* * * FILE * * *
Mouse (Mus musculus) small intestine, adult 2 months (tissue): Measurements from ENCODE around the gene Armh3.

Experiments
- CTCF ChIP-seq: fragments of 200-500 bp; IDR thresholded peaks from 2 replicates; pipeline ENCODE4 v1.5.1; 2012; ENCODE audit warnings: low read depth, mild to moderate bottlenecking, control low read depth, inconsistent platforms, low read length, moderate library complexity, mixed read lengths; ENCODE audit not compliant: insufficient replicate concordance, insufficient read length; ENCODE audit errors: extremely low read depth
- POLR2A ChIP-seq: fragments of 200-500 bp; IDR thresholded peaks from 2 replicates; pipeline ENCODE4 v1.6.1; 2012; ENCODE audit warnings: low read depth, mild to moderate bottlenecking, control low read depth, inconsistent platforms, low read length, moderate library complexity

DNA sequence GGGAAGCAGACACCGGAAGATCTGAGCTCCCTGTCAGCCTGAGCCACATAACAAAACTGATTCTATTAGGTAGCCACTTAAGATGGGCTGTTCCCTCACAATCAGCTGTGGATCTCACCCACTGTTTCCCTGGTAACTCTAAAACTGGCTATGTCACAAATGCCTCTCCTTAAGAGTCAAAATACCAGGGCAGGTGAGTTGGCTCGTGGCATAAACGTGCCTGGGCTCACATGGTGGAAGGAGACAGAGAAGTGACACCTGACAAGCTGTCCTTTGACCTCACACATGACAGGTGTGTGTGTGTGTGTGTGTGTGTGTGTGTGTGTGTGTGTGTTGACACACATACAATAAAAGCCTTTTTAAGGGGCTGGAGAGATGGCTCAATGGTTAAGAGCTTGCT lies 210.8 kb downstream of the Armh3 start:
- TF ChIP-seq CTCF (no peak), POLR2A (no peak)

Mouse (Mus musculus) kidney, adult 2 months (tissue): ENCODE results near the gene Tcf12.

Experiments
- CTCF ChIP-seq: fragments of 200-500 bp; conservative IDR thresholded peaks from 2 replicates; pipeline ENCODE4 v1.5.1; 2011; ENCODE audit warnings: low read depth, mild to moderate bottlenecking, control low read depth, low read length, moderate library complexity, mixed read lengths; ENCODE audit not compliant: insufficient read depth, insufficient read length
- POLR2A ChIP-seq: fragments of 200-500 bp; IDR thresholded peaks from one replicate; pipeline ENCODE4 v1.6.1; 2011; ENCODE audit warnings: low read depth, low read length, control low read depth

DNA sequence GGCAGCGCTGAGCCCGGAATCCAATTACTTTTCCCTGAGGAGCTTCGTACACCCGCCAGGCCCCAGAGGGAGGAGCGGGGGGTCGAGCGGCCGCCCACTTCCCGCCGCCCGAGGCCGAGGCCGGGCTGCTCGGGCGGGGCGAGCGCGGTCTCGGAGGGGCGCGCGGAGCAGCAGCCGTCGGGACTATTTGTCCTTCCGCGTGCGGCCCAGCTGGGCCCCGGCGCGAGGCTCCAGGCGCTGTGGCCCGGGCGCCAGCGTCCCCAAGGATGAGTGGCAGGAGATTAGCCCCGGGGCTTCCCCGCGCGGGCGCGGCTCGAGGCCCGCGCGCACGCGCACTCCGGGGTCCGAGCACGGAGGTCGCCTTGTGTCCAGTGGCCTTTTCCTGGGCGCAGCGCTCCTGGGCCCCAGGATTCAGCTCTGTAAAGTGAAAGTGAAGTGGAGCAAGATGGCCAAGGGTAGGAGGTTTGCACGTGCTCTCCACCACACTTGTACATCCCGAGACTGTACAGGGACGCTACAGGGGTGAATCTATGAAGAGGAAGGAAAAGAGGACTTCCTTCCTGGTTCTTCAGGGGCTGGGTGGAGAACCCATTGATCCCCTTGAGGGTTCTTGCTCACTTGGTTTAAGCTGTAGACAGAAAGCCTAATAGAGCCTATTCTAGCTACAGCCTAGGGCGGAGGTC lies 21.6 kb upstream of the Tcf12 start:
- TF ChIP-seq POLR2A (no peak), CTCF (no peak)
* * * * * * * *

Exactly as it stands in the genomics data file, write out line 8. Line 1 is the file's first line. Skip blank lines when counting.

Experiments